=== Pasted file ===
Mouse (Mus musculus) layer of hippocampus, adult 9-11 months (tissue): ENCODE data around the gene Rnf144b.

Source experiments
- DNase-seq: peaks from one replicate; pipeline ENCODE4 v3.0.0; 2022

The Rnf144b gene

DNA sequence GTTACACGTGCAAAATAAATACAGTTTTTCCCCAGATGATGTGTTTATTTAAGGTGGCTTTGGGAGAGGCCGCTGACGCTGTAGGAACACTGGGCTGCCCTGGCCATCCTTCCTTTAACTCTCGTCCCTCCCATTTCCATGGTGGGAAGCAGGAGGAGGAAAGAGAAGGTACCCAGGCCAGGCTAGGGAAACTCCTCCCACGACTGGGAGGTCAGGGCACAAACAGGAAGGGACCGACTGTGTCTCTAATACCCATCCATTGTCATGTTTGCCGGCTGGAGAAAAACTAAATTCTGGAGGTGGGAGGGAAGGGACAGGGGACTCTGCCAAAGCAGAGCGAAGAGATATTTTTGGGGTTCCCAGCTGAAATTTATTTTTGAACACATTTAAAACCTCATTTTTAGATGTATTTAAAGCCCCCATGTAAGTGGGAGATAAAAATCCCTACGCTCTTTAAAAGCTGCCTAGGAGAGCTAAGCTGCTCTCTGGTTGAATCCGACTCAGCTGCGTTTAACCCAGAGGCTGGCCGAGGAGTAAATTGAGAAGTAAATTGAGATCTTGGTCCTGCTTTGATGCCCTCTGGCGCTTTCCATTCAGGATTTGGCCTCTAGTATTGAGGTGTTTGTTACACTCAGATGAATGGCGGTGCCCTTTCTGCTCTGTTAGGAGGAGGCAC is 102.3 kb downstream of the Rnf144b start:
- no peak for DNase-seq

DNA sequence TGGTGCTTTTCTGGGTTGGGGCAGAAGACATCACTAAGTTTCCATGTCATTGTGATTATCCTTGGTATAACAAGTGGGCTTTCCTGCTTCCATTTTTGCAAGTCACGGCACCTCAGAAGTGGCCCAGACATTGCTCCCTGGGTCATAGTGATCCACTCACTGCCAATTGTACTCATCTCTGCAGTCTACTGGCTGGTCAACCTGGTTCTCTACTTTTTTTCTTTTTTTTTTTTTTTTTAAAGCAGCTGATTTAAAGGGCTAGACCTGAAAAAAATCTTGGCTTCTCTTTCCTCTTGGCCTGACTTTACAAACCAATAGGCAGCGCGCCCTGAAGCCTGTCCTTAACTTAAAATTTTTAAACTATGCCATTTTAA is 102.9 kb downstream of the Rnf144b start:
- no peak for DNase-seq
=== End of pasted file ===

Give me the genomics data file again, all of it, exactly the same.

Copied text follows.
Mouse (Mus musculus) layer of hippocampus, adult 9-11 months (tissue): ENCODE data around the gene Rnf144b.

Source experiments
- DNase-seq: peaks from one replicate; pipeline ENCODE4 v3.0.0; 2022

The Rnf144b gene

DNA sequence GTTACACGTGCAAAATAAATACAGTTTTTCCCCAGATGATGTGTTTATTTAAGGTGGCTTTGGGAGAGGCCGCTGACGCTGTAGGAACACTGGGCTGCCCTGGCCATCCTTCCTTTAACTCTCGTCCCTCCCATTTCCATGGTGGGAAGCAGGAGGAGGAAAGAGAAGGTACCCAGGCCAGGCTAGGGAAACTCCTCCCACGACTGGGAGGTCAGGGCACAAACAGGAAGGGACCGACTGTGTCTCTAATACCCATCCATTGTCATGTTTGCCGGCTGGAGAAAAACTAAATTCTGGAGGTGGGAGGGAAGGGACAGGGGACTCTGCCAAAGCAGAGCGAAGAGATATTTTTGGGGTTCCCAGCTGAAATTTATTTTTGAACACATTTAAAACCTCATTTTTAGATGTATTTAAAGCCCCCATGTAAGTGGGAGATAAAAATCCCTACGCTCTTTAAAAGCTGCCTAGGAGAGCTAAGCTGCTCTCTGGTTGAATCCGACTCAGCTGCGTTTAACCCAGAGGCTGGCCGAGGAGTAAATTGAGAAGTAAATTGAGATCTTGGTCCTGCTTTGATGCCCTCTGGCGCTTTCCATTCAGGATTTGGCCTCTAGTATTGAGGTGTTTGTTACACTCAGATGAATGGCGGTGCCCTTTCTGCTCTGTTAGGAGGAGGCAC is 102.3 kb downstream of the Rnf144b start:
- no peak for DNase-seq

DNA sequence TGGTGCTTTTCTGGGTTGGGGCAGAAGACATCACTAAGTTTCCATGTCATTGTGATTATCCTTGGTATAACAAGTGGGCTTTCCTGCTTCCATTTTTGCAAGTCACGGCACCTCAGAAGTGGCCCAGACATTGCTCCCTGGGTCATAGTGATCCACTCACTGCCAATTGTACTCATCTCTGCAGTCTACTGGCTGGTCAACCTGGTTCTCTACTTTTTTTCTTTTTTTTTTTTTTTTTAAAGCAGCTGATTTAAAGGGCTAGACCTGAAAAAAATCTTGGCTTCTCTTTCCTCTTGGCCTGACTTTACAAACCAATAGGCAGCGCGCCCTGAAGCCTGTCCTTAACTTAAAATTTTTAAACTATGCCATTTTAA is 102.9 kb downstream of the Rnf144b start:
- no peak for DNase-seq